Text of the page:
BANGKOK: The bird flu rampaging through Asia has made the dreaded leap into China and impoverished Laos as a second Thai boy died of the disease yesterday and countries tightened defences against a potential SARS-like epidemic.
The rapid spread of the virus – which has now erupted in 10 Asian countries and killed eight people – prompted the World Health Organisation and two other international organisations to ask for money and expertise to fight an all-out war against it.
“This is a serious global threat to human health,” said WHO chief Lee Jong-Wook. “We must begin this hard, costly work now.”
Shigeru Omi, director of the UN health agency’s Western Pacific office, warned millions of people could die if the deadly H5N1 strain of bird flu combined with another human influenza virus that is moving towards the region.
“In my judgment it is possible and so that’s why we have to work very hard today, not tomorrow, to contain this, to prevent that mutation,” he said.
WHO has said that while humans have so far only caught bird flu from infected poultry – usually through contact with animal faeces – the virus could mutate into a form that can be transmitted between humans.
Omi said tests had confirmed another human case of bird flu in Vietnam and “there might be many more cases.”
As the crisis deepened, Thailand prepared to hold international talks aimed today at establishing a united front against the disease, the same approach used to fight last year’s SARS epidemic which claimed nearly 800 lives.
In Malaysia, the Government advised the people to take precautionary measures if the country is to remain free of the virus.
Health Minister Datuk Chua Jui Meng said in Kuala Lumpur that the authorities were monitoring all cases of influenza-like illnesses and there had been no abnormal increase in such cases.
China’s Xinhua news agency said bird flu had killed ducks in the southern province of Guanxi, which neighbours
Laos, where a senior Lao agriculture ministry official said the disease had struck the area around Vientiane.
Japan, which banned Thai chicken imports before Bangkok confirmed it was fighting a major outbreak, promptly shut its doors to chicken from China’s massive farms.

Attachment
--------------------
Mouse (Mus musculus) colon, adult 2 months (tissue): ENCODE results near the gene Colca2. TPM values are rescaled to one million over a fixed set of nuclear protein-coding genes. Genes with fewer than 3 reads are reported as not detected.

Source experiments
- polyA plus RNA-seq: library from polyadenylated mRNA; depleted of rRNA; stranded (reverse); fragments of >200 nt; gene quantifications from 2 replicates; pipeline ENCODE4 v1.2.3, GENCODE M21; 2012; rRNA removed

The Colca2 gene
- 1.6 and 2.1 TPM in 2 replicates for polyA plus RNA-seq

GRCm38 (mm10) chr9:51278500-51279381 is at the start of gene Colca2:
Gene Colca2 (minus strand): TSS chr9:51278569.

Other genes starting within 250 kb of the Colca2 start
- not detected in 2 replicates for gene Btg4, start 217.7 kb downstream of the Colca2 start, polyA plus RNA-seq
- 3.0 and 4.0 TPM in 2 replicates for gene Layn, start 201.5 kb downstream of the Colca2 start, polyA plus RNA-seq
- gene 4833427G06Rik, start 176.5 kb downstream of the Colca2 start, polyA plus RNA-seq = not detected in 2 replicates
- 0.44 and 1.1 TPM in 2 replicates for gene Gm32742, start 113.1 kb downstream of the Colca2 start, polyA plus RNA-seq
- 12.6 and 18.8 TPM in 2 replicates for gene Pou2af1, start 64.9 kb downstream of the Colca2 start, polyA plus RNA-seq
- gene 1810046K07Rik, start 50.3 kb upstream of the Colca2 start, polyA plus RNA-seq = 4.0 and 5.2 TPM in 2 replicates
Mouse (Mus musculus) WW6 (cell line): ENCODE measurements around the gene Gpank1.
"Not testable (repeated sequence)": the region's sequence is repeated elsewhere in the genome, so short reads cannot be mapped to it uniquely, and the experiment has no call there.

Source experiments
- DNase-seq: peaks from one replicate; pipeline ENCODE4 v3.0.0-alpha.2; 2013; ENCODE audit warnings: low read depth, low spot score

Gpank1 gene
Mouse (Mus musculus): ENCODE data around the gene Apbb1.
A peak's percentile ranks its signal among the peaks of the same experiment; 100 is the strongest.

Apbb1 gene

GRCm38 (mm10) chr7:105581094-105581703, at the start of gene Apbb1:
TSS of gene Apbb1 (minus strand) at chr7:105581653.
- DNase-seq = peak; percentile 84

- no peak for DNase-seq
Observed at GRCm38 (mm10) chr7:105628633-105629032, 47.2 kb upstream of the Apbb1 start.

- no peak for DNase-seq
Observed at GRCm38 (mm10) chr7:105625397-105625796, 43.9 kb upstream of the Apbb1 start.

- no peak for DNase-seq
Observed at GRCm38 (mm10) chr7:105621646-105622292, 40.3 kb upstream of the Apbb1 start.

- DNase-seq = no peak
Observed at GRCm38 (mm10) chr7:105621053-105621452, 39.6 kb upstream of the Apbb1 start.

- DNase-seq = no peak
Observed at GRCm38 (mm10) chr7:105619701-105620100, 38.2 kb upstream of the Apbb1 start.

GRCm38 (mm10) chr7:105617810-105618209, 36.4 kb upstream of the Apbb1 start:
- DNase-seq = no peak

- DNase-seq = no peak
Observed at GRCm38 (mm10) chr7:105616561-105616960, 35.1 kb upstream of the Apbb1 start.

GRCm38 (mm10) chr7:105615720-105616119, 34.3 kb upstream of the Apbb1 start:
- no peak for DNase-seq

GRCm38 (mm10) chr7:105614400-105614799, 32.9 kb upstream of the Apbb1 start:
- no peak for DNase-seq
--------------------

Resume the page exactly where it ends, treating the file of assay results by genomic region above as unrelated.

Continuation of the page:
There was no immediate confirmation from either Beijing or Vientiane of whether they were dealing with the virulent H5N1 strain of the virus – which can cross the species barrier into humans and kill them – or a milder version, which cannot.
But health experts will have to deal with a problem they had hoped not to face if it turns out that Laos has the H5N1 strain which has proved a killer in neighbouring Vietnam and Thailand.
WHO spokesman Peter Cordingley said Laos had a “very poor public health infrastructure.”
“If the virus became embedded in Laos, we’ll have very serious problems,” he said.
The great fear is that the H5N1 virus might mate with human influenza and unleash a pandemic among people with no immunity to it.
But experts say that no matter how remote the possibility, they fear it could happen and WHO underlined that by launching its appeal with the Food and Agricultural Organisation and the World Organisation for Animal Health.
In Bangkok, Prime Minister Thaksin Shinawatra said he expected a meeting of health and farm officials in the Thai capital today to help Thailand regain international confidence.
“Tomorrow, everything will be transparent and we hope to regain confidence from the meeting,” he said after the European Union, a major customer of a Thai chicken industry which earns more than US$1bil (RM3.8bil) a year in exports, said it did not trust his government.
EU spokesman Beate Gminder said the 15-member bloc would demand independent verification of Thai measures to wipe out the disease before it considered lifting its ban on imports of Thai chicken.
“Reliance on Thai assurances is not the best way forward,” she said.
Gminder also shot down Thaksin’s assurances to Thailand’s vast army of chicken farmers, many of whom have accused him of telling the world there was fowl cholera when they suspected bird flu, that the crisis would be over in a month.
The spread of bird flu has emerged with a rapidity WHO calls “historically unprecedented” and is proving difficult to stamp out despite the slaughter of millions of chickens, as a fresh outbreak in South Korea showed.
The deaths of the Thai boys means all but one of at least eight confirmed bird flu victims have been children. – Agencies
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